The United States Botanic Garden (USBG) is temporarily closed to the public to reduce the risk of transmitting COVID-19 coronavirus.
Whenever possible, the USBG will reschedule public programs and events originally scheduled during the closure period. Please monitor the USBG website at www.USBG.gov for updates to operating status. Many resources can still be accessed online, including educational worksheets and manuals, fact sheets and more, and some of our programs will also be made available online.
The corpse flower (Amorphophallus titanum), also known as the stinky plant, bloomed August 2-5, 2016 at the U.S. Botanic Garden Conservatory. It was the first bloom of this particular plant, which was six years old. It takes quite a while to create enough energy for a bloom as spectacular as this one!
The plant went on view to the public Friday, July 22. The bloom began opening early Tuesday morning, August 2, and collapsed Friday, August 5, 2016. It stood 7'4".
The magic of the titan arum comes from its great size - it is largest unbranched inflorescence in the plant kingdom. When it went on display, the plant was around 3.5 feet tall. Referred to as the corpse flower or stinky plant, its putrid smell is most potent during peak bloom at night into the early morning. The odor is often compared to the stench of rotting flesh. The inflorescence also generates heat, which allows the stench to travel further. This combination of heat and smell efficiently attracts pollinators, such as carrion beetles and flies, from across long distances.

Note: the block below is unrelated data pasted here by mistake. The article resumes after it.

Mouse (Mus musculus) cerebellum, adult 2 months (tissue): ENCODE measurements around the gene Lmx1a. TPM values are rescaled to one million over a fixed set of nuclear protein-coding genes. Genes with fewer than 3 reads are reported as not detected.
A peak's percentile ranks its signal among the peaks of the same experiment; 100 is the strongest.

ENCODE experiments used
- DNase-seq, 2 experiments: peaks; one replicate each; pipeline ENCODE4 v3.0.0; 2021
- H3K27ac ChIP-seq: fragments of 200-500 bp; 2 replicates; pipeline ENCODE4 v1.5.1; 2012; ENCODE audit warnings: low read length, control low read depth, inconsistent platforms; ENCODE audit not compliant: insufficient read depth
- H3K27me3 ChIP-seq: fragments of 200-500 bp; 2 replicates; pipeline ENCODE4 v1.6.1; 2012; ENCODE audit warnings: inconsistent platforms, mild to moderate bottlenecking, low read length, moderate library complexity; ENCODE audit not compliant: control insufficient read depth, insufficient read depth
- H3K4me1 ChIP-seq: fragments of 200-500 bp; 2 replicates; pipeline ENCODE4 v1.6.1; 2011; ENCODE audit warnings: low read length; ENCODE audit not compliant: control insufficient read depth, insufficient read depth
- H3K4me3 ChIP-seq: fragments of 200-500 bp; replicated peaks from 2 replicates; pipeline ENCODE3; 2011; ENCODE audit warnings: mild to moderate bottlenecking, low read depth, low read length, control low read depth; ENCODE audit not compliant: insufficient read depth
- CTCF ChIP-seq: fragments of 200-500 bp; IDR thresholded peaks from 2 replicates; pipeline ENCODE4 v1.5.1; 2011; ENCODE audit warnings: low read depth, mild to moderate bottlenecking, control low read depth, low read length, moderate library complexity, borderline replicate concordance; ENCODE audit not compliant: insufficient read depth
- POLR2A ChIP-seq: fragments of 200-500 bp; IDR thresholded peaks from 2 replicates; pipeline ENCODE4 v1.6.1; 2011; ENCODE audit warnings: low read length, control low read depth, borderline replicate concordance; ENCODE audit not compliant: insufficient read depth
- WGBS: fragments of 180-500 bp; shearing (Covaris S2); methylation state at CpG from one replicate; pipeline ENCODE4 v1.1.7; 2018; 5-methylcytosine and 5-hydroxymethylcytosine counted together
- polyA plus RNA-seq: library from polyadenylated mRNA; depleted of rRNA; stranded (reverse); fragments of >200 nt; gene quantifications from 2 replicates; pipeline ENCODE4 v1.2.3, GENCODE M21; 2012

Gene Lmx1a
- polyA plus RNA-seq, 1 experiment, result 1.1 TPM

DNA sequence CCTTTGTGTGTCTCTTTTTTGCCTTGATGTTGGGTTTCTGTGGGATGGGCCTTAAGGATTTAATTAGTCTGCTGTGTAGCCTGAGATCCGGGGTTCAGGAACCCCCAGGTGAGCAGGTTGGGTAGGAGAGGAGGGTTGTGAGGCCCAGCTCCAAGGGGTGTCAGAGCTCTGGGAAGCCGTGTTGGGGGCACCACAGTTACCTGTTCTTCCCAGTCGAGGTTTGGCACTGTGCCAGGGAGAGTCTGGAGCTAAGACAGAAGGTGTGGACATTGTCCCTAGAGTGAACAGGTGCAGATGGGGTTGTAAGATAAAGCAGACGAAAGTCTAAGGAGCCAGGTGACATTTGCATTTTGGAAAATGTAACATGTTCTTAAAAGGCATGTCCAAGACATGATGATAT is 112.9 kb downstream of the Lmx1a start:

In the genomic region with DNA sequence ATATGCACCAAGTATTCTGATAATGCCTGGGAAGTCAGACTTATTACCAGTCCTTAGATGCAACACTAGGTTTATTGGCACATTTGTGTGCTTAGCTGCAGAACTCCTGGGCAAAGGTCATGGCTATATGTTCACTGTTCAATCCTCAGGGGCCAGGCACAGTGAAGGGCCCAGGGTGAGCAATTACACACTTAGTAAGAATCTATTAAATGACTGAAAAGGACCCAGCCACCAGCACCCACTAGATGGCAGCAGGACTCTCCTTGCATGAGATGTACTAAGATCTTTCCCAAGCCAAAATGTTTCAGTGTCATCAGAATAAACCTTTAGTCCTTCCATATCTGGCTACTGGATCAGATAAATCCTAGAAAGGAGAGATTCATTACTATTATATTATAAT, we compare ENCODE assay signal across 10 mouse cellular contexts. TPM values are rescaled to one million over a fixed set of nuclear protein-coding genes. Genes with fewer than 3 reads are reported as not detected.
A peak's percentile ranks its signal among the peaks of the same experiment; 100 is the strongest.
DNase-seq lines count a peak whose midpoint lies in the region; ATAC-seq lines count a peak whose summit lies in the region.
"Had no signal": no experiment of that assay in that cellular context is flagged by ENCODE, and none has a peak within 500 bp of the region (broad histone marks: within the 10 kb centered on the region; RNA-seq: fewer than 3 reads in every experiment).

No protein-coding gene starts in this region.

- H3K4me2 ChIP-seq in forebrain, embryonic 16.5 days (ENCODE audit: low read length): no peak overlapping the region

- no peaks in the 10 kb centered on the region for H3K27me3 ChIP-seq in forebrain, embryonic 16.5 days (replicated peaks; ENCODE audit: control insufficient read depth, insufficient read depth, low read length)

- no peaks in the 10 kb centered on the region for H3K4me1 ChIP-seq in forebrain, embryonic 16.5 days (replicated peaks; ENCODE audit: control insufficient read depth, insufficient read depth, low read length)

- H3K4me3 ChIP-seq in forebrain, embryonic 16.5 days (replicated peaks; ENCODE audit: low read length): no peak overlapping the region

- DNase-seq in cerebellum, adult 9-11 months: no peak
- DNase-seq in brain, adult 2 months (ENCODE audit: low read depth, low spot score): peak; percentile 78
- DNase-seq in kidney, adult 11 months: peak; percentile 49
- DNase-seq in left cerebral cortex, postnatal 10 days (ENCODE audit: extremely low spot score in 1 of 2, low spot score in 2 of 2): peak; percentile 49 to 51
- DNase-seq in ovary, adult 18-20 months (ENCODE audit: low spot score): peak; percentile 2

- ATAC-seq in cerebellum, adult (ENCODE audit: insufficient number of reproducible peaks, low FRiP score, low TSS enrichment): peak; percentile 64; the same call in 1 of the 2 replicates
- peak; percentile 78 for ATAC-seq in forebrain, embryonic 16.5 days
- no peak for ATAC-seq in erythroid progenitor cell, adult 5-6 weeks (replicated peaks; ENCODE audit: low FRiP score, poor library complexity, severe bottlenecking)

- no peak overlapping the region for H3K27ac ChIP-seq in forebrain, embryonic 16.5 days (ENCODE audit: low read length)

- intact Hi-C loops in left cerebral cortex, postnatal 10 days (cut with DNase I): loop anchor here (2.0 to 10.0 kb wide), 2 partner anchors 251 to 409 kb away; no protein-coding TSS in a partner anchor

The titan arum does not have an annual blooming cycle. The titan arum emerges from, and stores energy in, a huge underground stem called a "corm." The plant blooms only when sufficient energy is accumulated, making time between flowering unpredictable, spanning from a few years to more than a decade. It requires very special conditions, including warm day and night temperatures and high humidity, making botanic gardens well suited to support this strange plant outside of its natural range.
This plant is native to the tropical rainforests of Sumatra, Indonesia, and first became known to science in 1878. In its natural habitat, the titan arum can grow up to 12 feet tall. Public viewings of this unique plant have occurred a limited number of times in the United States. The U.S. Botanic Garden previously displayed blooming titan arums in 2003, 2005 and 2007, 2010, and 2013.
See a time lapse of this corpse flower growing, blooming, and collapsing. And keep your eyes open at the end to see inside, where the hundreds of male and female flowers are hidden.
Chemistry of its smell
Want to learn a bit more about the plant and its unique smell? Check out this great video we helped create:
We shared the 2016 plant's life cycle via a live webcam, which has now ended. In addition to this video from the morning it started opening, August 2, 2016, you can find all the live webcam videos on our YouTube channel. If you visited, find your date and see yourself with the corpse flower!
Photo of 2013 corpse flower bloom:
The U.S. Botanic Garden last displayed a corpse flower bloom in 2013. More than 130,000 people came to see the plant in person, and more than 650,000 viewers accessed the live webstream. Learn more about the 2013 bloom.